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Mika’s magic Monday: Walk out the door!

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October 28th, 2012


This article is more than 12 years old.

Since the web-release of his first single ‘Relax, Take it Easy’ in 2006, British pop-rocker Mika has never once peeked back. The song was quickly followed by the single ‘Grace Kelly’ in January 2007, which in less than two weeks climbed to the top of the UK singles charts. Just like that, Mika had established himself as a pop-sensation.

His first album, Life In Cartoon Motion, released in February 2007, led to comparisons between himself and pop icons such as Freddie Mercury, Elton John, Prince and David Bowie. One only has to listen to Mika to hear traces of Queen’s frontman in the quivers of his voice, and Mika’s onstage appearance, very often clad in tight and colourful clothing, has a frenetic and endearing energy – much like that of a Mercury or a Prince.

These influences aren’t lost on Mika either, who in ‘Grace Kelly’ sings: “I try to be like Grace Kelly/ But all her looks are too sad/ So I try a little Freddie/ I’ve gone identity mad.” Identity mad describes the album’s coming-of-age theme particularly well, as Mika faces the challenges of transitioning from childhood to adulthood, and of growing comfortably into your own person.

The song ‘Big Girl (You Are Beautiful)’ meanwhile is an ode to self-affirmation, regardless of prejudices, while ‘Billy Brown’ chronicles the complications of a closeted married man’s homosexual affair.

Born in Lebanon, Mika’s family was forced to flee Beirut for Paris before he was even one. At nine, his family again relocated, this time to London, where Mika – one of five siblings (two older, two younger) – was trained by Russian opera professional Alla Ardakov at the Royal College of Music.

An identity crisis seemed destined to brew in the oft-relocated, middle child, and despite being asked many times by interviewers about his sexuality, he has refused to label himself one way or another.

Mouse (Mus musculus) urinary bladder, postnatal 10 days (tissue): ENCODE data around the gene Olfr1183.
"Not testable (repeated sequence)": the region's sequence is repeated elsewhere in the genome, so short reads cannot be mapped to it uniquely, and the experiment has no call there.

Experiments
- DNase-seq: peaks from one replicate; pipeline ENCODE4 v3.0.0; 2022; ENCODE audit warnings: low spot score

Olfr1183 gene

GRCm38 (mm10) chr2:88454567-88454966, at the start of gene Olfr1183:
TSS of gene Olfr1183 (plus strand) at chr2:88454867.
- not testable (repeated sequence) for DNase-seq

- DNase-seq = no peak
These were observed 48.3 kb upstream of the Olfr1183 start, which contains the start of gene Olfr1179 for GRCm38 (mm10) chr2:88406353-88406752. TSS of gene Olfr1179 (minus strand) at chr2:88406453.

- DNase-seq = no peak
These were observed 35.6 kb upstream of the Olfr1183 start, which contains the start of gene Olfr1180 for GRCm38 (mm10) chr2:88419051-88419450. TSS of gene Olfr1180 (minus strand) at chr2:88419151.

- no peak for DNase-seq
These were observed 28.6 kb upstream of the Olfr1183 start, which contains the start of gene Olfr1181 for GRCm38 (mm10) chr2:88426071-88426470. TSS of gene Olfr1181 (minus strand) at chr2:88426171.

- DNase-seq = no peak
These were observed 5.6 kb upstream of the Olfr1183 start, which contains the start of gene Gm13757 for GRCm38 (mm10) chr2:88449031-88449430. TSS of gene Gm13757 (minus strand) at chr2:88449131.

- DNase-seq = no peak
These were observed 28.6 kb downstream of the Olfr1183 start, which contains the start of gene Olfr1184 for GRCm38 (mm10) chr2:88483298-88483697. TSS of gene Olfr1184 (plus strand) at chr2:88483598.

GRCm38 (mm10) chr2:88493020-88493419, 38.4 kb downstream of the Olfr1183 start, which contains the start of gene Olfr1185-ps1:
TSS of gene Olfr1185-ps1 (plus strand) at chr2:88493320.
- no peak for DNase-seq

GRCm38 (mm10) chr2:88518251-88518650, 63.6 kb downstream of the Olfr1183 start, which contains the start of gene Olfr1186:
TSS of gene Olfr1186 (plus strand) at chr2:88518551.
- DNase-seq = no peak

Mika is coming to Copenhagen to promote his third album, The Origin of Love, which he released internationally on September 17 and in the UK on October 8. This broke a three-year studio hiatus after the release of his second album, The Boy Who Knew Too Much, in 2009.

Mika has described his latest album as more “simplistic” and less “layered” than his previous releases, as it deals with “the adult years” and is therefore more “serious” too.

Seriousness aside, the tunes are still poppy and up-tempo, with a wide range of influences evident in the album – from electronic headliners Daft Punk, to Woodstock-rockers Fleetwood Mac – as well as the inclusion of varied collaborators, all indicating that Mika still doesn’t define himself in black-and-white.

Instead he prefers to live in the grey, creating pop music that incorporates sounds from across the musical spectrum. While a couple of tracks from The Origin of Love sound almost too similar to something from OneRepublic, a band Mika’s primary producer has worked with in the past, Mika sets himself apart with wide-ranging vocal abilities that allow him to weave seamlessly in and out of a ‘typical’ pop genre.

‘Stardust’ – produced by Benassi – is an up-tempo track straight out of Italian electronic dance music, in which Mika belts out an ambitious club anthem. In ‘Kids’ the folksy influence of Fleetwood Mac can be heard in Mika’s soft, low (and unfalsettoed) voice, while ‘Origin of Love’ and ‘Love You When I’m Drunk’ feel familiarly Freddie, with Queen-like background harmonisations and peppy, poppy riffs that are truly Mika’s bread-and-butter.

Relax, take it easy and give Mika a chance. There’s bound to be a sound, or song, of Mika’s you’ll love, even if you have to get drunk first – which Stor Vega conveniently has a bar for.

Mika
Stor Vega, Enghavevej 40, Cph V; Mon 20:00; Tickets 300kr
www.mikasounds.com


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